So these things are still emerging and we have to really be there because the customer is are the consumers really in this and world. They're the empowered one. I can watch I can stream I can click swipe type click. And there's a lot of like I said, I don't want to be repetitive but there's a lot to sort of digest there as a marketer how to truly engage.
Marisa: I think another interesting thing is like with the changing technology and consumption habits. There's backlash to certain things. So you see people purposefully having like no screens. I'm going to go home. I'm gonna eat dinner. I'm going to make sure I have my screen off before bed. And you also see people like that really love the control that technology brings.
But then you've also seen kind of an uptick of a lot of kind of more personalized services like concierge services like even Walmart and its innovation arm has created a concierge service through an app. So people can have someone going by birthday gifts for a three-year-old because they're too overwhelmed to look through the options and selves.
It's really interesting.
Brian: A few years ago, I wrote a post about machine-to-machine marketing and that's going to come and that's going to really influence the buyer journey because your refrigerator going to make a decision. You're out of milk. I'm going to buy. Where do they buy from? How do they buy? How much do they buy? So there's a whole element of AI this is going to be part of the buyer journey as well. But then there's also as you said, things have shifted you have different, you know, I Bark Box and some of these other things that are making decisions for you based on what they think you might like or would like in your getting something shipped to you and you can keep some of it or all of it.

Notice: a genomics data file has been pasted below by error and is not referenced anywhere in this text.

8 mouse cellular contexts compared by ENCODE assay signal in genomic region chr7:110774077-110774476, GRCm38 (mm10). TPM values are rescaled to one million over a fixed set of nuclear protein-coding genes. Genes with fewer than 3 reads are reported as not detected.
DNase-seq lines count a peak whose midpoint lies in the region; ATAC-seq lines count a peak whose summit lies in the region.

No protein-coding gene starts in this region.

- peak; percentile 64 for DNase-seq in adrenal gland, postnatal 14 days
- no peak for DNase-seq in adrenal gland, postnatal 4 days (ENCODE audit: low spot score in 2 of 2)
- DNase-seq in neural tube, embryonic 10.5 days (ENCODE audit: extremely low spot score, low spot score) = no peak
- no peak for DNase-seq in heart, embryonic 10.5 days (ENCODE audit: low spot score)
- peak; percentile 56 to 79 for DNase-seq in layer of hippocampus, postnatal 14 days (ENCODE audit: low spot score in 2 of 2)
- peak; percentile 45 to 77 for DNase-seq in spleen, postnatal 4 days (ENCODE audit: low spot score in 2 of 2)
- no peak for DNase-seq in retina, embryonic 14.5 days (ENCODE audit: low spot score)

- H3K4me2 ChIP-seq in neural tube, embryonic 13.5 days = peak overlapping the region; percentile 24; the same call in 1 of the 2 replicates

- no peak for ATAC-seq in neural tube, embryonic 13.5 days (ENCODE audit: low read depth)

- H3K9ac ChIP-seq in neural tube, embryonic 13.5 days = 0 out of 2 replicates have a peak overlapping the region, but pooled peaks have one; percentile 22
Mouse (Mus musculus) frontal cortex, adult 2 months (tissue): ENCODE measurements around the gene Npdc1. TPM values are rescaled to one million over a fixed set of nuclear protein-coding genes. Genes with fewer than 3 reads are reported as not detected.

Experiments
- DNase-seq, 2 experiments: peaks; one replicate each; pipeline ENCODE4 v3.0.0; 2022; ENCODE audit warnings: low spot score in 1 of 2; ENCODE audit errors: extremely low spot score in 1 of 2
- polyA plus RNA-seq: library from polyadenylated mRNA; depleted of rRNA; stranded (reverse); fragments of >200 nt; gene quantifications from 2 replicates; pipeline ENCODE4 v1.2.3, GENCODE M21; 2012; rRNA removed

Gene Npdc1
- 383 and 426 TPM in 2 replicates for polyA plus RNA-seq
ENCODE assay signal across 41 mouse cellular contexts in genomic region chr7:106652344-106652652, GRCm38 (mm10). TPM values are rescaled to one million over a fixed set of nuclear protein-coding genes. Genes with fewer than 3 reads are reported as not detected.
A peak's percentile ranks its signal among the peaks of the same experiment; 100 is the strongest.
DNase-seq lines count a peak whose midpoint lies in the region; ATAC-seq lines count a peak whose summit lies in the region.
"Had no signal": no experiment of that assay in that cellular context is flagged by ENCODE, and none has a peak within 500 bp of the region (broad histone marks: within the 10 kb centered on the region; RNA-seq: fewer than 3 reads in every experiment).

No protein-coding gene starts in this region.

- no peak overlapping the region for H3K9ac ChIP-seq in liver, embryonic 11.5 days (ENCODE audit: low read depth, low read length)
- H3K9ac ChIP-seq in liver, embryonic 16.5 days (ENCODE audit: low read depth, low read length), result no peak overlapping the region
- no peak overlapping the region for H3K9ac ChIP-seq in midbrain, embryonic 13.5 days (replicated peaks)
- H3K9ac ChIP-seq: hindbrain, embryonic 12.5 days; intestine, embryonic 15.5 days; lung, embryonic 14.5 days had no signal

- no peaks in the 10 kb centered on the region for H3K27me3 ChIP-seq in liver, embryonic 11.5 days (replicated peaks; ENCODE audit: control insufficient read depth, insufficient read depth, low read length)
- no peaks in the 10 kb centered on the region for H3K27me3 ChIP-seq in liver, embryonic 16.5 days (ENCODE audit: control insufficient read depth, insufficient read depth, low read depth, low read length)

So like, it's fun. It's exciting but it's different and like I'm so glad I'm not in the weeds of paid media because people much smarter me like Kelly and Hailey and all those people need to be figuring this out and I can just stand back like an old Bert Cooper and just tell stories from the past.
Haley: I think back again, it's all about testing and seeing what really resonates going back to the data and being like, oh, we haven't tried this type of ad format or this type of messaging what is really working? Audiences are consistently changing just making sure that you aren't sticking to one approach in this fast-paced industry.
Kelly: That's really interesting is how as you know, technology and media consumption have evolved. Different channels or channels that were siloed into one buyer journey phase and I'm using air quotes as I say that are no longer. They no longer need to be siloed like that. So, for example, you know TV is such an influential medium because we can leverage that concept of storytelling and that was something years past was hard to do through a digital ad buy. But now we can leverage video across social and across digital video and we can still put that same story out there and without having to do a big linear TV buy.
Haley: Exactly we can tell if someone's watch. This first video and we can serve them a second video because we know that they've engaged with this video a certain number of times and you get to really see people move through the not the funnel. I don't want to call it the phone anymore. It would move through the buyer journey and really see how it makes an impact on your ROI and your goal.